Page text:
For an example of a business that does content marketing well, check out Aura. They do great topic research and feature very niche content that will certainly interest their audience. They provide plenty of detail in their posts in a language tailored to each post’s target audience (beginner or expert).

And that’s not all. Aura has also managed to tick some other boxes: they publish frequently, which keeps them on Google’s radar, and they feature a lot of evergreen content that will likely keep them ranking for a long time to come.

4. Not Having a Clear Value Proposition

Your value proposition is one of the most important elements of your homepage. In a nutshell, it serves to describe your business and the benefits of working with you. It’s the essence of your brand – the one thing you want your visitors to know about you.

When it’s written poorly and not on-brand, a value proposition can do more harm than good. The last thing you want to do is confuse your visitors about either what it is you do or how they can benefit from the relationship.

A good value proposition should encapsulate both your values and your mission. It should be written in a voice that matches the voice of your brand in general. This might be a challenge, as a good value proposition should also be short and to the point. Do your best to use words that are descriptive of your beliefs and goals.

Furthermore, always focus on describing the benefits of your service, as opposed to its features. The leads who care about them will take the time to find out more. But most people will just want to know what you can do for them.

Check out NordVPN’s value proposition. Naturally, they’ve highlighted speed and security as the top benefits of using their service. On top of that, notice how they use a language that is easy to understand, ensuring that even those who know nothing about virtual private networks understand the logic behind choosing this service.

5. Missing out on Social Media Opportunities

Social media is certainly one of the best avenues a startup can use for promotion. Failing to make good use of it can quickly result in missed opportunities and a lack of overall engagement.

Another mistake startups can make, however, is believing that they need to be active on a multitude of social media platforms, which is certainly not true. All you really need is one. Just make sure you choose the platform that makes the most sense. This is the channel where most of your target audience spends most of their time.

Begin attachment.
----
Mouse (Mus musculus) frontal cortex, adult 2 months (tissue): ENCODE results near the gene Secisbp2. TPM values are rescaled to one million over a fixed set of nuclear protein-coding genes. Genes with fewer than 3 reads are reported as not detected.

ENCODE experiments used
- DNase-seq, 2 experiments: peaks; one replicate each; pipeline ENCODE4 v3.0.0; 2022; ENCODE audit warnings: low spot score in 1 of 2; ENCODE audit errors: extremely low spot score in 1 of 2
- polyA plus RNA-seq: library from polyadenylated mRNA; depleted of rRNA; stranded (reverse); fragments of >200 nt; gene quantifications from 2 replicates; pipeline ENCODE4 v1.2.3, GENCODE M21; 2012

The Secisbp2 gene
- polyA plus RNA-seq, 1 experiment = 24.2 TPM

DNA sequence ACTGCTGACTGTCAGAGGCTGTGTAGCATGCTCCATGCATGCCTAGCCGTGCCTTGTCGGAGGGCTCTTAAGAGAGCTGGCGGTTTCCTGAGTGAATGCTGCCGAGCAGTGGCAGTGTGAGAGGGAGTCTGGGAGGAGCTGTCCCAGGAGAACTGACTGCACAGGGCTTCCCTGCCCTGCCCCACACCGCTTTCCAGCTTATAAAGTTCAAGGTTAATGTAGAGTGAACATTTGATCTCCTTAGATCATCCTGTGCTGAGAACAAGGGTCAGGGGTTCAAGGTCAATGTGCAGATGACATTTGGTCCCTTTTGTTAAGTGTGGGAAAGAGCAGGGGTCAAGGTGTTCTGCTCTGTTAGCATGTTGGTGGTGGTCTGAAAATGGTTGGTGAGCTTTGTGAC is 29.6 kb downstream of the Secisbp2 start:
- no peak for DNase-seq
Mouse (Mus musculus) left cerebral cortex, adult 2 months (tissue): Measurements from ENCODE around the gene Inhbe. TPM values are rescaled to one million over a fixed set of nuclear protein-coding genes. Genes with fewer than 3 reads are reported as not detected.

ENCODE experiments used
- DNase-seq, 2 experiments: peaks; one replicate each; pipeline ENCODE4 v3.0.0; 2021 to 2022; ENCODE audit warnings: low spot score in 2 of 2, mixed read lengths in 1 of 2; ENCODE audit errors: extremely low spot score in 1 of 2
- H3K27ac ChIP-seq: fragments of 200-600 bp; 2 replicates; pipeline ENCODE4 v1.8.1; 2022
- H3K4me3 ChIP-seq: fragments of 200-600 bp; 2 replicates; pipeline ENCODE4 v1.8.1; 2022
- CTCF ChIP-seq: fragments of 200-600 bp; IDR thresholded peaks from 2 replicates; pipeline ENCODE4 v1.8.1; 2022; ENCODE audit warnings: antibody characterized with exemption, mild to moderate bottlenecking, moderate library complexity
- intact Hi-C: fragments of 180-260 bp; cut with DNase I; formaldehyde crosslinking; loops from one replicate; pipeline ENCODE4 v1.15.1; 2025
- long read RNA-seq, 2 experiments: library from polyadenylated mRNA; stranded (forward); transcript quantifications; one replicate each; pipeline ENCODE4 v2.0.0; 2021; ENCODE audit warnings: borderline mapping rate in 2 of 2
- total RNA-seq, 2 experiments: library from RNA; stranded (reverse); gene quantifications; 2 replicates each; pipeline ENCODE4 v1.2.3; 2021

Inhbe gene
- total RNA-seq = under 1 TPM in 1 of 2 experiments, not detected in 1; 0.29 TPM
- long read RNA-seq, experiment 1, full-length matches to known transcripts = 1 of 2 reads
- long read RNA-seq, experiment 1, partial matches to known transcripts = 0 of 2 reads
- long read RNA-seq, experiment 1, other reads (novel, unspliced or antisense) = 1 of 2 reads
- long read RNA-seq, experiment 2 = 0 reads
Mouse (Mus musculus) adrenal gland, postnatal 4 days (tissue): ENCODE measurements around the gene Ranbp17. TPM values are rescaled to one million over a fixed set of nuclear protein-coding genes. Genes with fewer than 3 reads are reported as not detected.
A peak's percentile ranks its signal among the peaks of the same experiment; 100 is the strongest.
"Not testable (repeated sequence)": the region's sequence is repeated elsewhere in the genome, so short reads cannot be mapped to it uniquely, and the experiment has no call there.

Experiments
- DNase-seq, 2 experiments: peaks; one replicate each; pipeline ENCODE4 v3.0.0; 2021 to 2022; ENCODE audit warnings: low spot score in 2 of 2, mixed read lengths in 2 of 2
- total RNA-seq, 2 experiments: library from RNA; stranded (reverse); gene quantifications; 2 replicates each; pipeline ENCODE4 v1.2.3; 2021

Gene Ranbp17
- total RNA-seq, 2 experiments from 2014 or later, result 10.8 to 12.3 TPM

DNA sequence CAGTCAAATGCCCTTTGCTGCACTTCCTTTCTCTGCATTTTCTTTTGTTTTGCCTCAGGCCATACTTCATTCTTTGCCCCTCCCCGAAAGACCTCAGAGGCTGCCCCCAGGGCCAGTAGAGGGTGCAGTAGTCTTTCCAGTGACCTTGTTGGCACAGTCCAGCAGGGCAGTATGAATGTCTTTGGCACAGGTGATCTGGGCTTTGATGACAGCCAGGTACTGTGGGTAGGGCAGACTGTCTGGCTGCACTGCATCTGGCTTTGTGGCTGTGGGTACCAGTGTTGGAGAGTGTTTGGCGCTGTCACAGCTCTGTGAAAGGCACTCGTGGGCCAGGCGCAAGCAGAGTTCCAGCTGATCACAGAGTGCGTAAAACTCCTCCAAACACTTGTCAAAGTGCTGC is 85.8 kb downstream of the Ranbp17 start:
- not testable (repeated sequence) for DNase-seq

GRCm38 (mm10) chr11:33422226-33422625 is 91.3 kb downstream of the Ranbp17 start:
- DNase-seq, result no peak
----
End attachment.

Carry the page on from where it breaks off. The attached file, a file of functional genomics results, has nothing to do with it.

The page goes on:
But on top of that, you also have to take into account whether you can provide regular and interesting content on this channel. For instance, if you cannot supply images for Instagram, you shouldn’t even consider having an account there. Not being active on a platform is worse than not having an account in the first place.

When you do establish an account, make sure you also monitor your mentions and actively engage with your audience. Answer their questions even if they have not tagged your brand and you found their post through a hashtag. Share their posts, shout them out, and lend your startup that human touch that is so important for social media success.

Certainly not a startup, but a brand that does social media extremely well is Starbucks. Their social media presence is legendary for a reason. They take the time to engage with their followers in a meaningful way. They’re often able to make someone’s day simply by wishing them a happy birthday or good luck on their first day at a new job.

This is the kind of personality and connectedness you are looking for – on-brand, active, responsive, and genuine.

6. Failing to Optimize for Mobile

Finally, you also want to make sure that your website is fully optimized for mobile. As mobile search has overtaken desktops quite a while ago, it’s safe to assume that a lot of your traffic will come from a mobile device. If this experience is not stellar, you are not likely to recapture the same visitor’s attention again.

There are several components to a well-optimized mobile website:

  • Ensure the website loads as quickly as possible.
  • Minimize the amount of code you have on this version of the website. Only keep what you absolutely need.
  • Ensure the spacing on the page is mobile-friendly. Consider thumb placement when distributing your elements.
  • Get rid of all superfluous information, images, or other elements. The desktop and mobile versions don’t need to look identical, but they do need to obviously be the same website.

Take a look at how Robinson’s handled their mobile website. It still features all the same elements, and the layout is not all that different. But the element distribution is mobile-friendly, and the technical side was done exceedingly well, ensuring loading times are low and user experience is great.

Final Thoughts

Avoiding these marketing mistakes does not guarantee success, of course, or that you won’t be making other mistakes. However, if you do manage to get these specific ducks in order, you will have a much better chance of achieving your marketing goals and launching your startup with a bang.


Written by Nate Ginsburg.